The X PRIZE Foundation
tells ANN that it has completed a study examining the benefits and
disadvantages for a Human Orbital Vehicle (HOV)
The primary goals of the study were to gauge the interest and
effectiveness of different prize amounts, identify key
relationships between an HOV challenge and other NASA programs and
make recommendations for potential prize rules and
Key members of the X PRIZE Foundation spent months conducting
surveys with potential competitors, financiers and other industry
experts. The results of these interviews were combined with
the findings of previously completed studies and internal
foundation expertise to create the final conclusions.
This study represents the commencement of a very serious foray
into a major prize initiative for NASA. Presently, NASA's
Centennial Challenges program is limited by the fact that
individual prizes cannot exceed $250,000. That may change soon: the
NASA Authorization Act of 2005, currently moving through Congress,
will allow NASA to award much larger prizes. Both the House and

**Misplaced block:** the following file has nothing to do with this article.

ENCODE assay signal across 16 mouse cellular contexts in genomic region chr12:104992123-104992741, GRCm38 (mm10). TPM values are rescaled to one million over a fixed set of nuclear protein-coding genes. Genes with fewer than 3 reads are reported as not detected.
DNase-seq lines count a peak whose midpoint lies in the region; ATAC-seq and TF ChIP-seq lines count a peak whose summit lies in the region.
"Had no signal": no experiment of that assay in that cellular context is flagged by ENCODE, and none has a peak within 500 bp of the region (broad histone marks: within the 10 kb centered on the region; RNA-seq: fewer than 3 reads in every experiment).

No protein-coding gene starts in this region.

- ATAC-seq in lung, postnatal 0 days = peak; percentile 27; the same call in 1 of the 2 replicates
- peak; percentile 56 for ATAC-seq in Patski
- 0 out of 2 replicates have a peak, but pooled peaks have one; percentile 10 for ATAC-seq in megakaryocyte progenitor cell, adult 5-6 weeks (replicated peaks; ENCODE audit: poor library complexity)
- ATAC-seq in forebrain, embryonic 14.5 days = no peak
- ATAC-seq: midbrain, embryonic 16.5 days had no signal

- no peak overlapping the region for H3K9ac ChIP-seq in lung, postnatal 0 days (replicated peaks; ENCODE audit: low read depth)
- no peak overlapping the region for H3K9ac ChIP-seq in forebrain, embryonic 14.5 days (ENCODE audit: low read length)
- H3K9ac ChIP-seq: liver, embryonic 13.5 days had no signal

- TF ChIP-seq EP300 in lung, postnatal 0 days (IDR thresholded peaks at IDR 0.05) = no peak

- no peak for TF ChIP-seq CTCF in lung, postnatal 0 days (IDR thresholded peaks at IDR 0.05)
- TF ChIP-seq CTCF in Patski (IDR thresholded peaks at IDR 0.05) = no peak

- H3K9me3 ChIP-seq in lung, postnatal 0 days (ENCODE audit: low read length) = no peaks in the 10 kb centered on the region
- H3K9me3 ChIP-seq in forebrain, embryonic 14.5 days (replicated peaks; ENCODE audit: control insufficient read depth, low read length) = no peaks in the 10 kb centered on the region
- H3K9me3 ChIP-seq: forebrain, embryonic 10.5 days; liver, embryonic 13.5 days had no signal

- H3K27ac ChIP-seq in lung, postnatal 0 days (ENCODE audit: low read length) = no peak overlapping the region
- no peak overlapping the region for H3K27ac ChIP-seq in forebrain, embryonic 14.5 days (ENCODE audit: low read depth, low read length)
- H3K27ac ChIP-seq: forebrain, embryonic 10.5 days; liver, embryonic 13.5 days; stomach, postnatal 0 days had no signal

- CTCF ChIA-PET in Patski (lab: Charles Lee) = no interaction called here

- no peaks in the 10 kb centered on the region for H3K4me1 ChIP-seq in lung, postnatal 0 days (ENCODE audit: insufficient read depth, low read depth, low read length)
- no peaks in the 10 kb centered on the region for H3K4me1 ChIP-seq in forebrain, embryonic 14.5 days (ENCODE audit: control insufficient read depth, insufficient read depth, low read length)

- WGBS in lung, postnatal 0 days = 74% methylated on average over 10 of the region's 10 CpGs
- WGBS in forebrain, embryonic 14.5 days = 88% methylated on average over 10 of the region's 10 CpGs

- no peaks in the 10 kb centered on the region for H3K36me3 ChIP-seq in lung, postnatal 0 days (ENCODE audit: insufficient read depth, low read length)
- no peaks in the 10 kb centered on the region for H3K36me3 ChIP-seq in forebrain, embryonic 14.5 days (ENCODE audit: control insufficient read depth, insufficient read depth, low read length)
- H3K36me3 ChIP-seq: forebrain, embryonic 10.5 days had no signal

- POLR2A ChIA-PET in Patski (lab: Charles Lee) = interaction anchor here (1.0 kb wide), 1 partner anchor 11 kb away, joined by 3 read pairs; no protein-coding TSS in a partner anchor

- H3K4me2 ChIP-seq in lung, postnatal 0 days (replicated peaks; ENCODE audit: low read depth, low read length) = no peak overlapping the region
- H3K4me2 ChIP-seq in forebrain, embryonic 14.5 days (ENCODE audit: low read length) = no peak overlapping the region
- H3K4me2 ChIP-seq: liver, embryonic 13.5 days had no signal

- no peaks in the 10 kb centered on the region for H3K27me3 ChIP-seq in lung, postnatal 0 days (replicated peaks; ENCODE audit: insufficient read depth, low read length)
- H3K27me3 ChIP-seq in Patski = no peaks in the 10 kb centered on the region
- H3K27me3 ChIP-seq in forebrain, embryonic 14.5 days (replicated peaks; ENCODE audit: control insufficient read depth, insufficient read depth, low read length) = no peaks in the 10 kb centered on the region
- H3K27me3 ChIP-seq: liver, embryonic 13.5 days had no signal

Senate versions of the bill that is scheduled for conference in
mid-December include provisions that would allow NASA to offer
prizes worth millions of dollars or more.
The study was conducted by X PRIZE founder and chairman Dr.
Peter H. Diamandis (shown above, aboard Zero G Corp's G Force One),
with Gregg Maryniak as Executive Vice President, Dr. William
Gaubatz as Senior Advisor, VP of Operations Michael Kelly and
Director of Space Projects William Pomerantz.
The presentation makes for a fascinating brief on the potential
for an even more exciting contest than that which was won last year
by Burt Rutan's SpaceShipOne... though it is significantly more
The study opines that a $50M prize is probably the minimum
amount for any human orbital vehicle challenge and that a $100M
award would yield a much more productive program, possibly
generating twice as many competing teams. The study thinks that a
$250M prize is the ideal target and represents the "best use of
funds, (and) biggest stimulus to industry."
It admits that a larger prize, on the order of $500M, might
allow major breakthroughs, but introduces new problems, not the
least of which is funding the endeavor. The study emphasizes that
best results might be achieved by the avoidance of over-regulation
and too many constraints -- noting that the orbital challenge is
"already hard enough."